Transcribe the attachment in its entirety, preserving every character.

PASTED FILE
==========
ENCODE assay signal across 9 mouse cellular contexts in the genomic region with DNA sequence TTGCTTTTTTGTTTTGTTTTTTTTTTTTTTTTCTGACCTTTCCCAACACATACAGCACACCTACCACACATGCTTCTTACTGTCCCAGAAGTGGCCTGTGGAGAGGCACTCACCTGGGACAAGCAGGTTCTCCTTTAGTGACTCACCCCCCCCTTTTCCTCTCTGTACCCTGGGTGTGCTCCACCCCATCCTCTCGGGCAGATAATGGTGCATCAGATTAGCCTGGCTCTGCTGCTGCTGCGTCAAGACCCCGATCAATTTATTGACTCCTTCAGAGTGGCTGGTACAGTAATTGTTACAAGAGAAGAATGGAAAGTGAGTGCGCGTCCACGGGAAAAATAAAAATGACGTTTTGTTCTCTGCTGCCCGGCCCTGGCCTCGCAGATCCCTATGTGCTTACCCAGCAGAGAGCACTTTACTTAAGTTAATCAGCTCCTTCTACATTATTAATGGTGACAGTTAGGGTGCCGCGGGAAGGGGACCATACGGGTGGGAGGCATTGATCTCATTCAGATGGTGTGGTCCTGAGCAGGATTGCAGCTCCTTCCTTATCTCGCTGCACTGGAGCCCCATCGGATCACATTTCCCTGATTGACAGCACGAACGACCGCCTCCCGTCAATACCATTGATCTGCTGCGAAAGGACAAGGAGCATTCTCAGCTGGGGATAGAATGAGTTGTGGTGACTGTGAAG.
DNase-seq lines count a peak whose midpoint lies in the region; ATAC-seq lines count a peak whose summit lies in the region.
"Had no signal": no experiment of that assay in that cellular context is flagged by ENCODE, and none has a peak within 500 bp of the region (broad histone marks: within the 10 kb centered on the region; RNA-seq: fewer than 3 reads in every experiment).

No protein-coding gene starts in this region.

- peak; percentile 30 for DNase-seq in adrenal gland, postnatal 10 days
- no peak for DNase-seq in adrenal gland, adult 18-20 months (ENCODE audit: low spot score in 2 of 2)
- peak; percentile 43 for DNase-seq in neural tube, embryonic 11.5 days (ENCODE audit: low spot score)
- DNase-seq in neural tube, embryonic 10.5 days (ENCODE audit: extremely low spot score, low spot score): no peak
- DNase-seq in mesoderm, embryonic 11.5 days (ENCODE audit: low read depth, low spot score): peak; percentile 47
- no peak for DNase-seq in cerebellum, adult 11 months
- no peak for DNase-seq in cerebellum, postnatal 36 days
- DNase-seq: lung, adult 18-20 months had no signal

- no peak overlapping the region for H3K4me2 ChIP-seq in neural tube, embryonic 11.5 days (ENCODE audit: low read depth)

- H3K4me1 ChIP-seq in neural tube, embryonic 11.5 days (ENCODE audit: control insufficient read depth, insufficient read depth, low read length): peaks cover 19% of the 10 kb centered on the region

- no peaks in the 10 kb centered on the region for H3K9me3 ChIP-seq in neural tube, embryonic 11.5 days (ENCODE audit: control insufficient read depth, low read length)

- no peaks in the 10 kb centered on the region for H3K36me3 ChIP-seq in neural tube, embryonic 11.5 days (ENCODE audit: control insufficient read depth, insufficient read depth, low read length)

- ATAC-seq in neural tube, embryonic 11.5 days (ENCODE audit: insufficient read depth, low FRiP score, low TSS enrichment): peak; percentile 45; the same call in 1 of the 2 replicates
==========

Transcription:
ENCODE assay signal across 9 mouse cellular contexts in the genomic region with DNA sequence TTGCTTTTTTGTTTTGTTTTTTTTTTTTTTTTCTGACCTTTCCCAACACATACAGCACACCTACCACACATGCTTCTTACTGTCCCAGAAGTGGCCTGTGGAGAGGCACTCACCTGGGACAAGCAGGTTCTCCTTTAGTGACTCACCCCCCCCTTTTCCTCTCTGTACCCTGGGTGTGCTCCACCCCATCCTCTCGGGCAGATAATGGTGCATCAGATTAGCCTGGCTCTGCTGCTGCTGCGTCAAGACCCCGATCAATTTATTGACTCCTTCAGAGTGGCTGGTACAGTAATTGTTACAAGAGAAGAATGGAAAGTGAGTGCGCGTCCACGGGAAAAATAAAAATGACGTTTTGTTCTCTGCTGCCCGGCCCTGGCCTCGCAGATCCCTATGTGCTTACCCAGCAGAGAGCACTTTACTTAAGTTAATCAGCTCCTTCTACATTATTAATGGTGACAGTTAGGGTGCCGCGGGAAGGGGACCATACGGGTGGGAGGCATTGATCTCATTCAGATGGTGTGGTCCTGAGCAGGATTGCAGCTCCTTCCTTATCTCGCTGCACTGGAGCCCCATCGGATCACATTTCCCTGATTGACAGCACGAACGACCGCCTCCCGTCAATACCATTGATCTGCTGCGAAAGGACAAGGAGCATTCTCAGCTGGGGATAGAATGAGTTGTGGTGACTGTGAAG.
DNase-seq lines count a peak whose midpoint lies in the region; ATAC-seq lines count a peak whose summit lies in the region.
"Had no signal": no experiment of that assay in that cellular context is flagged by ENCODE, and none has a peak within 500 bp of the region (broad histone marks: within the 10 kb centered on the region; RNA-seq: fewer than 3 reads in every experiment).

No protein-coding gene starts in this region.

- peak; percentile 30 for DNase-seq in adrenal gland, postnatal 10 days
- no peak for DNase-seq in adrenal gland, adult 18-20 months (ENCODE audit: low spot score in 2 of 2)
- peak; percentile 43 for DNase-seq in neural tube, embryonic 11.5 days (ENCODE audit: low spot score)
- DNase-seq in neural tube, embryonic 10.5 days (ENCODE audit: extremely low spot score, low spot score): no peak
- DNase-seq in mesoderm, embryonic 11.5 days (ENCODE audit: low read depth, low spot score): peak; percentile 47
- no peak for DNase-seq in cerebellum, adult 11 months
- no peak for DNase-seq in cerebellum, postnatal 36 days
- DNase-seq: lung, adult 18-20 months had no signal

- no peak overlapping the region for H3K4me2 ChIP-seq in neural tube, embryonic 11.5 days (ENCODE audit: low read depth)

- H3K4me1 ChIP-seq in neural tube, embryonic 11.5 days (ENCODE audit: control insufficient read depth, insufficient read depth, low read length): peaks cover 19% of the 10 kb centered on the region

- no peaks in the 10 kb centered on the region for H3K9me3 ChIP-seq in neural tube, embryonic 11.5 days (ENCODE audit: control insufficient read depth, low read length)

- no peaks in the 10 kb centered on the region for H3K36me3 ChIP-seq in neural tube, embryonic 11.5 days (ENCODE audit: control insufficient read depth, insufficient read depth, low read length)

- ATAC-seq in neural tube, embryonic 11.5 days (ENCODE audit: insufficient read depth, low FRiP score, low TSS enrichment): peak; percentile 45; the same call in 1 of the 2 replicates